One of the least mainstream sports in America is tennis. But this week, the world has enjoyed one of tennis’ Grand Slam events: the French Open. Late spring is the most dreaded of tennis seasons because most of the big tournaments are played on clay courts leading up to the French Open.
Why do tennis players hate clay? One word. Sluggish. Both the ball and the player are sluggish because the clay court is so much slower than any other court surface like the popular hard courts of the Australian and U.S. Opens or the much faster grass courts that will be played in the next Grand Slam event, Wimbledon, later this month.
Top spin is almost negated on clay because the ball kicks up on the dry clay as opposed to rolling on hard courts or grass. This makes for longer points, longer games, longer sets and longer matches. In a two week tournament, it is a [brutal wear-and-tear] both mentally and physically on the player.
American players haven’t fared well at the French Open. The last American man to win the title was Andre Agassi in 1999, and before that Jim Courier winning it back-to-back in 1991 and 1992. The women have had more recent success with Jennifer Capriati and Serena Williams winning in 2001 and 2002 respectively. But before that, not one American woman has won it since Chris Evert in 1986.
Week two of this year’s French Open has been astounding after a lackluster week one with Andre Agassi losing in the first round and Andy Roddick losing in the second round. Defending women’s singles champion Anastasia Myskina lost in the first round as well.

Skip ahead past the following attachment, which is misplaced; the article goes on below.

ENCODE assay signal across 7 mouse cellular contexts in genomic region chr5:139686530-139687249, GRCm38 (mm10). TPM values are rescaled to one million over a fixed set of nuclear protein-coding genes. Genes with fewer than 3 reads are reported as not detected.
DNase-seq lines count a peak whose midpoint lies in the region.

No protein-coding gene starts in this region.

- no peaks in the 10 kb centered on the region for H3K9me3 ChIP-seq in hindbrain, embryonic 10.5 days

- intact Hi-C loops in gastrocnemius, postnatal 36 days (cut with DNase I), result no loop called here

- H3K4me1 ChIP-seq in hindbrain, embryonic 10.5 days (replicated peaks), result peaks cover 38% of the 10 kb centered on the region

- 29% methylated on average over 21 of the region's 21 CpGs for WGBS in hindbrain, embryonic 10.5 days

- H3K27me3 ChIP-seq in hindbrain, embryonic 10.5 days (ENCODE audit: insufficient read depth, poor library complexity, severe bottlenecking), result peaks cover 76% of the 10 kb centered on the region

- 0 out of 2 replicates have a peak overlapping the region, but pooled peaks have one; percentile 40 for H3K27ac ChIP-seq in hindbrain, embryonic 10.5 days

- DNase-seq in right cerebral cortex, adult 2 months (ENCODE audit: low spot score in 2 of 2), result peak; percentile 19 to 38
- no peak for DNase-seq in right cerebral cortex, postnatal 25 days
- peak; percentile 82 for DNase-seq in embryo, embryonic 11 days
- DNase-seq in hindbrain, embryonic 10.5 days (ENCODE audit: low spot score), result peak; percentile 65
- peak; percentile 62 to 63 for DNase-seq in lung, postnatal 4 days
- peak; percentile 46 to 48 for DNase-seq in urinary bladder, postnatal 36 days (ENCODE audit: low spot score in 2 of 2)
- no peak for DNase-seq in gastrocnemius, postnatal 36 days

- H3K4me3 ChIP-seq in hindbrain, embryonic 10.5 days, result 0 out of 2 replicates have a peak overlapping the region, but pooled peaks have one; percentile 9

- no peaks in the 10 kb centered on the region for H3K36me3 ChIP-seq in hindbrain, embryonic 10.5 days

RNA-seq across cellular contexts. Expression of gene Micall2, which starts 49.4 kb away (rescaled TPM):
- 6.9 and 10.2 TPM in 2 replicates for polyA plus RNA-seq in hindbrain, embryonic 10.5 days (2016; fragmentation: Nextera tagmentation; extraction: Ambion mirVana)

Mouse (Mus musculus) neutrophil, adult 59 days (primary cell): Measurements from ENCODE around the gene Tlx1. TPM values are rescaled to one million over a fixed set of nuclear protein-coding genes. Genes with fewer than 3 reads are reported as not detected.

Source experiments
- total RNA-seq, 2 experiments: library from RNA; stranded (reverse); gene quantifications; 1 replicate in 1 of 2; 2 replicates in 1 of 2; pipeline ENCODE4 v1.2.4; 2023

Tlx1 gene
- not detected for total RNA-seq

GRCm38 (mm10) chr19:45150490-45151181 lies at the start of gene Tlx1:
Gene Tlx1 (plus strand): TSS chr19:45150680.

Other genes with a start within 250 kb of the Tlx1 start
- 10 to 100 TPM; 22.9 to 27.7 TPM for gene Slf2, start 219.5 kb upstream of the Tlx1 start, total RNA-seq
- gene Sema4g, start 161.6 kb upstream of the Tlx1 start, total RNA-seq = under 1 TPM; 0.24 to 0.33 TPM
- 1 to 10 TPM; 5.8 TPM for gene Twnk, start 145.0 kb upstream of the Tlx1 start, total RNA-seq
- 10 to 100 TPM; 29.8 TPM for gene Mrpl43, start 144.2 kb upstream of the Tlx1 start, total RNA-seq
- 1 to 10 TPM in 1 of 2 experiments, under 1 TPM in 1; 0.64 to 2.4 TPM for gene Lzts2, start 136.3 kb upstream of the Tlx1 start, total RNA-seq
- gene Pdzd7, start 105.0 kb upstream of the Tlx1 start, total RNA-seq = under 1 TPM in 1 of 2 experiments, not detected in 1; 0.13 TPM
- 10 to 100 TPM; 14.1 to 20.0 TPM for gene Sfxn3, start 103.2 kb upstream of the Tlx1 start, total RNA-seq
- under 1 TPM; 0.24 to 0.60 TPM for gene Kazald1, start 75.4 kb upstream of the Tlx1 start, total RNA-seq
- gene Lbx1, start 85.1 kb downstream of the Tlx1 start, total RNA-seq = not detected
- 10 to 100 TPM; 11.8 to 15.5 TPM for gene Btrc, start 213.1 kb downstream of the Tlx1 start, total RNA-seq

My pre-tournament pick to win the title was Marat Safin who lost a five set fourth round match to Tommy Robredo. After beating the unbeatable No. 1 Roger Federer the previous Australian Open en route to his second Grand Slam title, it seemed like a lock for Safin to win back-to-back Grand Slams. But in the fifth set, Safin seemed to just have enough left to keep steady with Robredo. In the French Open, the final set is played without tiebreakers and must be won by two points. At six points all in the final set, Safin hit a few crucial double faults that gave the next point to Robredo. Safin showed his frustration with repeated racquet slams to the ground. Robredo followed through to serve out the match.
On the last weekend of the French Open, Justine Henin-Hardenne proved that she is one of the best players on the WTA (Women’s Tennis Association). She destroyed a rejuvenated Mary Pierce at 6-1, 6-1 in the finals. Henin-Hardenne won her second French Open title and her fourth Grand Slam. Both are coming back from major injuries. Even though Mary Pierce didn’t show it Saturday, she had played great tennis during the two week tournament. At 30, Pierce has shown the world that she can still play top tennis. Most tennis players hit the wall at 30, but Pierce might be one of those rare players who can maintain their competitive forms at such a old age.
Sunday’s final between teenage phenom Rafael Nadal and unseeded Mariano Puerta was more thrilling. But for his 19th birthday, Nadal celebrated it by winning his first Grand Slam of his career and his sixth title of the year. Proving that his success isn’t a fluke, he extended his winning streak to 24 matches, bettering Andre Agassi’s streak by a male teenager. I bet my tennis coach that Safin would win, and he chose David Nalbandian, which wasn’t a bad choice. Neither of us thought about Nadal, and as much as we both love him, we didn’t think he could succeed this fast. Teenagers haven’t fared so well in this modern era of metal racquets (Anna Kournikova anyone?), but Nadal might prove us wrong. He could be that good.
But Nadal’s recent success has all come on clay, so Wimbledon could be the best way to test him and properly gauge his talent. I can’t wait. My pre-Wimbledon pick will still be Safin, but I might have to hold my breath if he faces Nadal. June 20 is the start of Wimbledon. Prepare to watch some great tennis.Powered by Sidelines